Construction has begun of West Africa’s first clinic for reconstructing clitorises for victims of female genital mutilation/cutting (FGM/C). Amid high demand, the US non-profit Clitoraid is funding the clinic, dubbed “Pleasure Hospital”, in Bobo-Dioulasso, western Burkina Faso.
Financed through the non-profit’s “Adopt a clitoris” campaign that sponsors women wishing to have clitoral reconstruction, Clitoraid raised more than US$50,000 to build the facility. Construction began in March and is expected to be completed by September.
Once opened, US-based gynaecological surgeons will offer free clitoral reconstruction surgeries to FGM/C victims from across West Africa. Currently too few surgeons are available to serve the number of women who want to reconstruct their mutilated clitorises and the price in private clinics remains unaffordable for most, according to the few surgeons trained on the procedure in Burkina Faso where the surgery was pioneered in 2006.
“Clitoraid decided to build the clinic in Bobo-Dioulasso because it is at the crossroads of several West African countries,” said Mariam Banemanie, president of Clitoraid’s local NGO partner, Voices of Women.
Cross-border FGM/C has been on the rise in West Africa in recent years, with cutters and girls evading one country’s laws by participating in FGM/C in a neighbouring country.
Three million girls are at risk of FGM/C every year in Africa, according to World Health Organization (WHO), which defines FGM/C as any injury to female genital organsfor non-medical reasons.
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“The clinic will restore justice and give women the ability to feel sexual pleasure,” Banemanie told IRIN. “Burkinabé women are b eginning to stand up for what they believe in – why should sexual pleasure not be a part of that?”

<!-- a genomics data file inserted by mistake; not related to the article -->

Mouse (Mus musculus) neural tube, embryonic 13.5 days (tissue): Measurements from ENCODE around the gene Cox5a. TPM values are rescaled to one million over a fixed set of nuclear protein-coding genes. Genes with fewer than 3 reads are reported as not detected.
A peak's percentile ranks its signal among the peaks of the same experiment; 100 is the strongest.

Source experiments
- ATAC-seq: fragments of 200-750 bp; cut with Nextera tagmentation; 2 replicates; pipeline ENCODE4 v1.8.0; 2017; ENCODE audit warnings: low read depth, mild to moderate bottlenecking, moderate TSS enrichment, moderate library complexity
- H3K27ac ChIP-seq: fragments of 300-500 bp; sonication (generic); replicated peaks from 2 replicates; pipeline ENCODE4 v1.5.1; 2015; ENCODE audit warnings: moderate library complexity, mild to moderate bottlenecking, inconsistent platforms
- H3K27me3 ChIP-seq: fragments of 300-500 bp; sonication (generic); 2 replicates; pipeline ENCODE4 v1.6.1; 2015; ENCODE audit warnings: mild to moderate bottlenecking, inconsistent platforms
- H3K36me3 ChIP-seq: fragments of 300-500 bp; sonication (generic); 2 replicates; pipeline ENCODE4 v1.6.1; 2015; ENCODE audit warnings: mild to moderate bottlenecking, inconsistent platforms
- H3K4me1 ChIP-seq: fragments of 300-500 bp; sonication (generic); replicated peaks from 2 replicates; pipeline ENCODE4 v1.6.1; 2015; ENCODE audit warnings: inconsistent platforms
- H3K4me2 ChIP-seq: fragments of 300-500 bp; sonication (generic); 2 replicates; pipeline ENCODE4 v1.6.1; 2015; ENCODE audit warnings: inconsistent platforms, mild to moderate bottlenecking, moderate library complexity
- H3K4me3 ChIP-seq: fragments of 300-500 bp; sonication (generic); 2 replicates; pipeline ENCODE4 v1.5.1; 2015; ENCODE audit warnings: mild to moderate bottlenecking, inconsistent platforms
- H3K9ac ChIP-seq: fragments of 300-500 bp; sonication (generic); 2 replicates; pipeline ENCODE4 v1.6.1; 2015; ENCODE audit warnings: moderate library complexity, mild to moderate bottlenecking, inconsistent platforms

There has been such high demand for the reconstruction surgery that Clitoraid has placed a cap on the waiting list at 100, she said. Voices of Women receives daily calls from women – and sometimes husbands – expressing interest in the procedure, she added.
Prospective patients receive counselling from the NGO’s psychologist who – on request – puts them in touch with women who have had clitoral reconstruction surgery in private clinics.
Abi Sanon, 36, said she was “lucky” to undergo clitoral reconstruction at a hospital in Ouagadougou in 2006. “I wanted to find my integrity and to know real pleasure. The procedure cost $320; my boyfriend contributed. It has really changed our lives. Before, I did not really know what pleasure felt like, and now it is not my boyfriend who calls the shots in our relationship – it is much more equal,” said Sanon, who told IRIN she had her clitoris cut as a young girl.
Sanon told IRIN she was surprised at her family’s positive reaction when she informed them she had wanted the surgery, since she said talking about sexual pleasure is still seen as taboo in her country.
Her 70-year-old mother has expressed interest in having the procedure once the hospital opens.